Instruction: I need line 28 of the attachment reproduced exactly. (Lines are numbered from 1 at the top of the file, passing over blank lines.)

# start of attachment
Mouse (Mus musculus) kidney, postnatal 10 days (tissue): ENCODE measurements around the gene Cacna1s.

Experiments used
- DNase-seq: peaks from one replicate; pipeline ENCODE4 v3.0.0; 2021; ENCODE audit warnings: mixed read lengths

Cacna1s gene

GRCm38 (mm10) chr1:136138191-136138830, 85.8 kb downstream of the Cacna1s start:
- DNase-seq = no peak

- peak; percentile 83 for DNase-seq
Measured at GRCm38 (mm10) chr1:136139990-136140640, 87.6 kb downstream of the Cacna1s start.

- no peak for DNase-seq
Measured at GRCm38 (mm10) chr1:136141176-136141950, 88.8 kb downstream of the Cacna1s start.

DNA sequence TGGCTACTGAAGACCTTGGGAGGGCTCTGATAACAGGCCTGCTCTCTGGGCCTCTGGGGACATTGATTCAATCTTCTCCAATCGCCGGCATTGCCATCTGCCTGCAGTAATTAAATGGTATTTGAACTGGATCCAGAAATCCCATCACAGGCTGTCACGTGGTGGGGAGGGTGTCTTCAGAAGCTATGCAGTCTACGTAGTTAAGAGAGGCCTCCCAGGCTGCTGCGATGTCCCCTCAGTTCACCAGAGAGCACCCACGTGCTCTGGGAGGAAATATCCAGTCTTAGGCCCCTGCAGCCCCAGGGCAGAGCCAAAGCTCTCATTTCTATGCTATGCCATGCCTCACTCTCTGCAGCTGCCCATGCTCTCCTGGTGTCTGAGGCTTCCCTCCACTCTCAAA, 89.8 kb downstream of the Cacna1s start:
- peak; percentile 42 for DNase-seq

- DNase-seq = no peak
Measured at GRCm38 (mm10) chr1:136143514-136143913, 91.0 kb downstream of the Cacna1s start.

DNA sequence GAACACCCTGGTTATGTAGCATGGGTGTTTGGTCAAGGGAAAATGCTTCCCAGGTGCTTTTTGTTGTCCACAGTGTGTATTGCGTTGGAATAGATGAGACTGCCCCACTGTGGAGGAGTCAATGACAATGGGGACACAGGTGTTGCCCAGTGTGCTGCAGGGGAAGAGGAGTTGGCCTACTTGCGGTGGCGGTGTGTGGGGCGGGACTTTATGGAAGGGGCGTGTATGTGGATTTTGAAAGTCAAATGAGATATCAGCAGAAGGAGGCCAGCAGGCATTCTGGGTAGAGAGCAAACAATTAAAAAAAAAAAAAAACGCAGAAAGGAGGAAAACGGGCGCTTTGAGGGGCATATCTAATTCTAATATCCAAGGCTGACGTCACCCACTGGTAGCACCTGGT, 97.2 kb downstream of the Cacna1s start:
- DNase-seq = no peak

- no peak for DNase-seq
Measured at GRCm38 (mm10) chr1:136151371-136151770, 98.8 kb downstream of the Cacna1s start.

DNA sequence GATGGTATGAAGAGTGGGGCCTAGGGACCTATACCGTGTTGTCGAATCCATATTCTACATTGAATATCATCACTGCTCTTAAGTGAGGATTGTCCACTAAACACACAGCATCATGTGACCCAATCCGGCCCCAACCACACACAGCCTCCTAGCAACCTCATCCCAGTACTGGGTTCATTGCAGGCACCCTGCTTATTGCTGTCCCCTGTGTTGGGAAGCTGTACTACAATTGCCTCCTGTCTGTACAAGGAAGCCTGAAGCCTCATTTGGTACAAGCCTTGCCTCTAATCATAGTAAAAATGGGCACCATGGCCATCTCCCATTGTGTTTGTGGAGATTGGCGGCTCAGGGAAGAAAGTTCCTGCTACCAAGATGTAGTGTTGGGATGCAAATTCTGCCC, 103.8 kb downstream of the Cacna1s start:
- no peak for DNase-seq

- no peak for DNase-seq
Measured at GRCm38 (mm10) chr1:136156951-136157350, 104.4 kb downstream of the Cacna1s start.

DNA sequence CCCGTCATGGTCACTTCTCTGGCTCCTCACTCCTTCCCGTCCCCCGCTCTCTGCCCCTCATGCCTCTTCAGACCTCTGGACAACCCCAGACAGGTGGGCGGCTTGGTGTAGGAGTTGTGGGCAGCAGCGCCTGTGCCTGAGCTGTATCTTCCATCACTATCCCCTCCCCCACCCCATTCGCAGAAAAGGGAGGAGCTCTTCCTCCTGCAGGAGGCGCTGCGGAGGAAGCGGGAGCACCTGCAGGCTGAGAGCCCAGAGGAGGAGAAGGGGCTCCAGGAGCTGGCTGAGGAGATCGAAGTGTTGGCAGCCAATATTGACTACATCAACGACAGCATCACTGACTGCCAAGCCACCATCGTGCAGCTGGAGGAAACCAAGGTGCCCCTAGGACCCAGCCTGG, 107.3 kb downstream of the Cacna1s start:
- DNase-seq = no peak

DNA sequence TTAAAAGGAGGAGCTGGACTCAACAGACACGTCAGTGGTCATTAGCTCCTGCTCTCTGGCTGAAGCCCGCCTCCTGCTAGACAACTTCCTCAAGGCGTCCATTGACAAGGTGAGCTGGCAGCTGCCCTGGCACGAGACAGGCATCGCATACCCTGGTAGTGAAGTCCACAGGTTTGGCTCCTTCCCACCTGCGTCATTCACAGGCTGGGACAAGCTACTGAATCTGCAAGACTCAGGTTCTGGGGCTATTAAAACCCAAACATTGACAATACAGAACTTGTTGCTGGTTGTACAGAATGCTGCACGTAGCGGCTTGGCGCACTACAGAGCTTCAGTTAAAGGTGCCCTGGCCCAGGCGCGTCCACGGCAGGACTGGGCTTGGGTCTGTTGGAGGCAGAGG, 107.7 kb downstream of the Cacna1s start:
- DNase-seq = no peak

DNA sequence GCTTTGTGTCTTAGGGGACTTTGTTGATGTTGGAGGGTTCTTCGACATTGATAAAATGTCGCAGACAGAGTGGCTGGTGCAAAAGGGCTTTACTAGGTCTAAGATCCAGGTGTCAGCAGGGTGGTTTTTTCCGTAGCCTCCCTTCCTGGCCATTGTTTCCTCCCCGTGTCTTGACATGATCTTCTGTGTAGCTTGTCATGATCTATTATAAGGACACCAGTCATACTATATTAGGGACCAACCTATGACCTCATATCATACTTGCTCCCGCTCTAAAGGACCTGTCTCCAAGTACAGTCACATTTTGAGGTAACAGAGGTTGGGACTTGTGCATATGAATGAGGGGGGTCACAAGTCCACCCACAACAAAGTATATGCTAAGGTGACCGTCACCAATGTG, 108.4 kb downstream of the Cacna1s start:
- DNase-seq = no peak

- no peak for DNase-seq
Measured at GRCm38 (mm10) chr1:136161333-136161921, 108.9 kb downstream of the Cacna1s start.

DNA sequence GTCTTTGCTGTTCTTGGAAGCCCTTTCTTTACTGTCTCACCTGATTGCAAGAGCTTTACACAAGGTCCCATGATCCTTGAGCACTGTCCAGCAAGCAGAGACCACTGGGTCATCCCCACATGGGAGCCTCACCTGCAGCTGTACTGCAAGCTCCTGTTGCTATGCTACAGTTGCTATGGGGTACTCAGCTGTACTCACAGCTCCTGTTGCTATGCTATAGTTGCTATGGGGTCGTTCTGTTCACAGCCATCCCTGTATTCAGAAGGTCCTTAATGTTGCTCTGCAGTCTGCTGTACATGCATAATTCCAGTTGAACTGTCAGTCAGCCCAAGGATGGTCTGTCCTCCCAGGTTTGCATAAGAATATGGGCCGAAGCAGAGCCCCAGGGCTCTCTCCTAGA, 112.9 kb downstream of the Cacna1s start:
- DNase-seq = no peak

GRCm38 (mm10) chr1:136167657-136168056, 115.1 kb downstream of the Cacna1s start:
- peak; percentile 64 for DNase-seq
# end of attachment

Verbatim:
- DNase-seq = no peak